Rice crackers can be found in every shape, color and flavor in Japan. From savory to sweet, there’s a rice cracker to fit every occasion and taste. Each region has its own specialty based on local ingredients which are then baked, grilled or fried. Most rice crackers in Japan however, fall into two main categories based on the rice used and their shape: Senbei (煎餅) and Okaki (おかき).
Poke has become an incredibly popular dish in the west. Originally from Hawaii, this dish is heavily influenced by Japanese cuisine and is light, refreshing and easy to make. It combines sashimi (raw fish) with fresh seasonal ingredients and is topped with a soy sauce and sesame vinaigrette. Bring the taste of the island to you home!
Oyakodon is one of Japan's most popular rice bowls, or donburi. The literal translation come from oya which means parent, ko which means child and don which bowl. It's a play on words as its main ingredients are chicken and egg. For those looking for a low carb alternative, you can try our Low Carb/High Protein Oyakodon which provides all the comfort and protein without the high carb rice.
Found only in the seas surrounding Okinawa, Japan’s southernmost tropical islands, mozuku is a type of brown seaweed that is known for its slimy texture and delicious health benefits. Rich in minerals and fucoidan, mozuku is said to contribute to the Okinawans’ longevity (the archipelago is home to some of the longest living people on earth!). Try this easy to make recipe to enjoy the local flavors of this Okinawan speciality.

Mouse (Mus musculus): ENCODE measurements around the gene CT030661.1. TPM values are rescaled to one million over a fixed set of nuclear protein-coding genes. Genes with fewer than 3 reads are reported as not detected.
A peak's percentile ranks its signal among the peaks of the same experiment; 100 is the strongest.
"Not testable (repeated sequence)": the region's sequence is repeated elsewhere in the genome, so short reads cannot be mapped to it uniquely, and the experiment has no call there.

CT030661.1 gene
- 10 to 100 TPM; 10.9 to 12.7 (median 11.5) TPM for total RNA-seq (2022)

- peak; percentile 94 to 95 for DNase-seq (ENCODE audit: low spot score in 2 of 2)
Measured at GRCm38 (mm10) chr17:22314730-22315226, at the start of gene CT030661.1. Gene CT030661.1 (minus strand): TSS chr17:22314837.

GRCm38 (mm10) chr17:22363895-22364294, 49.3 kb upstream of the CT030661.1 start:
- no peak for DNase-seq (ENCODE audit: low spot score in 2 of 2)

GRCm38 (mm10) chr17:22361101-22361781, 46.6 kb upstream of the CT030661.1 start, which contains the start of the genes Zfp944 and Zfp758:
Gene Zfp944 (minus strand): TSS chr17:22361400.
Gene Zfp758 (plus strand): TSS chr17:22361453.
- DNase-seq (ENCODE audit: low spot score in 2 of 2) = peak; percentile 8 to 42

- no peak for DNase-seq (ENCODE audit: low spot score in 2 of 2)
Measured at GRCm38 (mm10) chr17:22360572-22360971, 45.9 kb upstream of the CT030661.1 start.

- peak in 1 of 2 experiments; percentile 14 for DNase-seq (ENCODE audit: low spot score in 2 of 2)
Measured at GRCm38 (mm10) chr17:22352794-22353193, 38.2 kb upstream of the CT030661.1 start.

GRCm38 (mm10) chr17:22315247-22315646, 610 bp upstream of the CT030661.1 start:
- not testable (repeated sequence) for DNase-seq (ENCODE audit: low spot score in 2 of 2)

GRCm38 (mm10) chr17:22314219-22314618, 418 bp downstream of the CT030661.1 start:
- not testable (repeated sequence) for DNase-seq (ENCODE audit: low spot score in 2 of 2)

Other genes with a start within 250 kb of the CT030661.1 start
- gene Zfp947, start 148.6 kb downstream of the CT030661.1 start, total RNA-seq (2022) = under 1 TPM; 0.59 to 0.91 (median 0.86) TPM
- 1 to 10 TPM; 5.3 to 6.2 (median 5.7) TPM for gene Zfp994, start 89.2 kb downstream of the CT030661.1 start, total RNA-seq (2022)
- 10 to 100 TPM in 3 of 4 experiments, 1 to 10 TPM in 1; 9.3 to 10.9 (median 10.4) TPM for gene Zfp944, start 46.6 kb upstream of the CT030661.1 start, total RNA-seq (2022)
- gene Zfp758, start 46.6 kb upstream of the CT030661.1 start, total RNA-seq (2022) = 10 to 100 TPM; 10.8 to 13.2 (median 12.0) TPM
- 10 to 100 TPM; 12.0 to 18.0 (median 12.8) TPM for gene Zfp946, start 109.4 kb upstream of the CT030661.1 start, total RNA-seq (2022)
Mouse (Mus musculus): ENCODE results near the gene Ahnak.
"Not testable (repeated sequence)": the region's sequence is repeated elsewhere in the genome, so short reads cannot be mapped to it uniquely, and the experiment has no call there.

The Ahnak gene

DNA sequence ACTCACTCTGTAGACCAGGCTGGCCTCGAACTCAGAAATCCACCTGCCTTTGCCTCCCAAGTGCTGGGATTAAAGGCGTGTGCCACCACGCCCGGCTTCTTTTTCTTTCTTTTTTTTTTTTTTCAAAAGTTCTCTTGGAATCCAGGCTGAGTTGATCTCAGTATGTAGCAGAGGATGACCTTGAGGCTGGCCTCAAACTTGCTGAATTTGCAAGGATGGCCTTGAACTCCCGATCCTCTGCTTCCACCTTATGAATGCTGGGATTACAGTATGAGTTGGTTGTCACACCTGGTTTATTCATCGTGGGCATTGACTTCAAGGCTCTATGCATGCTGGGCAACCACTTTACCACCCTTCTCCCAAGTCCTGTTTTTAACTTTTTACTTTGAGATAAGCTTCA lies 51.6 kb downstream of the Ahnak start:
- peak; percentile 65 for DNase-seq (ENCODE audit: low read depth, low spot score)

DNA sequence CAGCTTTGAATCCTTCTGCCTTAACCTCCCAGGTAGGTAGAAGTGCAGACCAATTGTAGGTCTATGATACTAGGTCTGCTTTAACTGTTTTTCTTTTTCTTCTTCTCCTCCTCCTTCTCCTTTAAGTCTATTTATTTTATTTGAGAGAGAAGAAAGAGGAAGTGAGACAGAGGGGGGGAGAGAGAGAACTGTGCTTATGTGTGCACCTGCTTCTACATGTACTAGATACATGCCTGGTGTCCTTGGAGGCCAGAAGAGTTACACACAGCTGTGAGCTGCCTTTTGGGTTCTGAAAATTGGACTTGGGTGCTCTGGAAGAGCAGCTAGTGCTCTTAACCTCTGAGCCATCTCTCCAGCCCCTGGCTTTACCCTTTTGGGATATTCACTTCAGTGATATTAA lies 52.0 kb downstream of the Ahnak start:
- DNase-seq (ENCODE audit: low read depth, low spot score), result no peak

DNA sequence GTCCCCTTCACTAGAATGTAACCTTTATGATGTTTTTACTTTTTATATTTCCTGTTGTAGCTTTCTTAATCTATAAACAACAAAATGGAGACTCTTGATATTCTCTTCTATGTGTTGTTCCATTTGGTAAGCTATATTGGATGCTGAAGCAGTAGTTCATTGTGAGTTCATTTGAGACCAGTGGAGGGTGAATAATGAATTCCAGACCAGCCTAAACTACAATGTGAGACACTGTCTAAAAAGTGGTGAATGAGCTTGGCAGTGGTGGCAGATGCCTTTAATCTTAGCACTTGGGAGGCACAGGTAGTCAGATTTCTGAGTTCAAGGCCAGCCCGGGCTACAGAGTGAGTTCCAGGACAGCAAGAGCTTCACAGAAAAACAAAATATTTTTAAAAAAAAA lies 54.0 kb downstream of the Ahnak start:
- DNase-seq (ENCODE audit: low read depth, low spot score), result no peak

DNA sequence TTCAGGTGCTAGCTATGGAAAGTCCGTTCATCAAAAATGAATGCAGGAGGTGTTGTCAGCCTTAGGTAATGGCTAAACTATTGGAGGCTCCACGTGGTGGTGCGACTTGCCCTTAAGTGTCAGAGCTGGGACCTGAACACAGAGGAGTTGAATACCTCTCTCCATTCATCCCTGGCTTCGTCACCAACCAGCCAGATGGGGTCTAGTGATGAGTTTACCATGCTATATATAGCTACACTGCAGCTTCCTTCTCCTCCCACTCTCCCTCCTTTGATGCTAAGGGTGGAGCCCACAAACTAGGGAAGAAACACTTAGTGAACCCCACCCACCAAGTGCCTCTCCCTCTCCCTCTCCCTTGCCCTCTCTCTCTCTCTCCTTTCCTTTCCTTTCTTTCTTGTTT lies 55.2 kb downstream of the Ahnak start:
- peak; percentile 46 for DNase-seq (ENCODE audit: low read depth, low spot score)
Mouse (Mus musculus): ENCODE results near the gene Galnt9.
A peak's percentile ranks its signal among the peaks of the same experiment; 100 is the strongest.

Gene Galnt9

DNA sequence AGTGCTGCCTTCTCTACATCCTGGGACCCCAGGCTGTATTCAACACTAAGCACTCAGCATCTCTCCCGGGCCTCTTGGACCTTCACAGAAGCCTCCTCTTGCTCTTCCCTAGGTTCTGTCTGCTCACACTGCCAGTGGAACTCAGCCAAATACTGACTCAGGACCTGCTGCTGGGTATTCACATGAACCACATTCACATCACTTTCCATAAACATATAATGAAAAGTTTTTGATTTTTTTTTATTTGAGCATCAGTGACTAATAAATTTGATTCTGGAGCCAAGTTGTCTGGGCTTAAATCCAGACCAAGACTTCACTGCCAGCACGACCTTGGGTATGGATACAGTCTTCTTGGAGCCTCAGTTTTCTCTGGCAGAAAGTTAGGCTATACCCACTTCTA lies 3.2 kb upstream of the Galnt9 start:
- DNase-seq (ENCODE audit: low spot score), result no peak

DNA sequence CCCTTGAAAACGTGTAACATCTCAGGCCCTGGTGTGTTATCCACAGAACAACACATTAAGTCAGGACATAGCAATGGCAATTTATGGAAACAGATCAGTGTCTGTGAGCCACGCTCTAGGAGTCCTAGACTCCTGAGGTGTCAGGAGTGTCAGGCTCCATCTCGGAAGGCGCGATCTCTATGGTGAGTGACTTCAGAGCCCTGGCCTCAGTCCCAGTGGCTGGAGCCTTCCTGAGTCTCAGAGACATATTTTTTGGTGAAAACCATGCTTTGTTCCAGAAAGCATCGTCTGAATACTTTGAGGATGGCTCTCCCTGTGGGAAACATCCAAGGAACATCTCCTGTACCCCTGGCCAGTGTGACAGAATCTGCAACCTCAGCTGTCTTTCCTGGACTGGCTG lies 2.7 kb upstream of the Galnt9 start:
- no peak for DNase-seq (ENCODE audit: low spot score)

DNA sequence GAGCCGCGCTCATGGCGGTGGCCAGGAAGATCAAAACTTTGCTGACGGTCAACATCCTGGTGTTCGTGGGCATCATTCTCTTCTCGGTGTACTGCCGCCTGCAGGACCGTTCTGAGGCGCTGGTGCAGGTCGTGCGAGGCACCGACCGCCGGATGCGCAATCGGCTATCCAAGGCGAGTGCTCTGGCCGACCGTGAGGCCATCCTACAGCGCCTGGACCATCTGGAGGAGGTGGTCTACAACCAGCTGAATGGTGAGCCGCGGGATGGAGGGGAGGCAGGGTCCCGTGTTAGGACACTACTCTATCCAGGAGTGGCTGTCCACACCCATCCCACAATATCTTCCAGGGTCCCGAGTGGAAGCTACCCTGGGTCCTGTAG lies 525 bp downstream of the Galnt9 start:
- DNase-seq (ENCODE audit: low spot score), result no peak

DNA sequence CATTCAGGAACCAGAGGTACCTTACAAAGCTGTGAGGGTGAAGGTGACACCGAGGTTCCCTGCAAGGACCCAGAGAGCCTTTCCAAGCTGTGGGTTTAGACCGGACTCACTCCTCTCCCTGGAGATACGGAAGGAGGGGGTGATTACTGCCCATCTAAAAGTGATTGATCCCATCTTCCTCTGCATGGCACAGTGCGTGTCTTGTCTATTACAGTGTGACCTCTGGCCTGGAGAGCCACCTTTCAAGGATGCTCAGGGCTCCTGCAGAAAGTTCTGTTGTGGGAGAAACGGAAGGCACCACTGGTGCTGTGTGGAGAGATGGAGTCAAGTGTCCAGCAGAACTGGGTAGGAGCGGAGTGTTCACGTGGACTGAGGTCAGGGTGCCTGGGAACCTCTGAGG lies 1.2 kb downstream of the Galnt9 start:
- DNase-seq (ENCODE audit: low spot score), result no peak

If you've ever visited Japanese restaurants, you've likely seen donburi on the menu. Donburi, or rice bowls, are the perfect choice for a quick and delicious meal in Japan. Named for the large bowl that the dish served in, called a “don”, donburi combines a bowl of steamed rice with meat, vegetables and sauce, and is usually served with a side of pickles and miso soup. It's an all-in-one meal that’s both convenient and filling.
As is the case with many things in traditional Japanese culture, simplicity seems to be key even in home cooking. Many of the dishes close to people’s hearts are the ones that embrace the wabi-sabi, the imperfections and sometimes the rough nature of home cooking. They are made just as much by the intent going into them as they are by their individual ingredients.
Many lessons we learn from Japanese grandmother's revolve around cooking, with one dish in particular being a simple yet important part of Japanese cuisine: miso soup.
Hōtō noodles feel like a warm hug from obaachan. With a texture more similar to dumplings than noodles, hōtō noodles are thick, rustic noodles that are wider and doughier than regular udon noodles.
Noodles have a rich history in Japan and are integral to Japanese cuisine. They're extremely versatile and can be enjoyed in soups, stir-fries, dipped in sauces or in salads. Some of them may seem similar but there are countless varieties based on the ingredients and regional flavors. There's a noodle for every taste!
Food and etiquette are an important part of Japanese culture and we would like to shed light on some specific Japanese dishes that have their own rules, including sushi, ramen and boxed meals known as bentos. This will help you as you travel through Japan!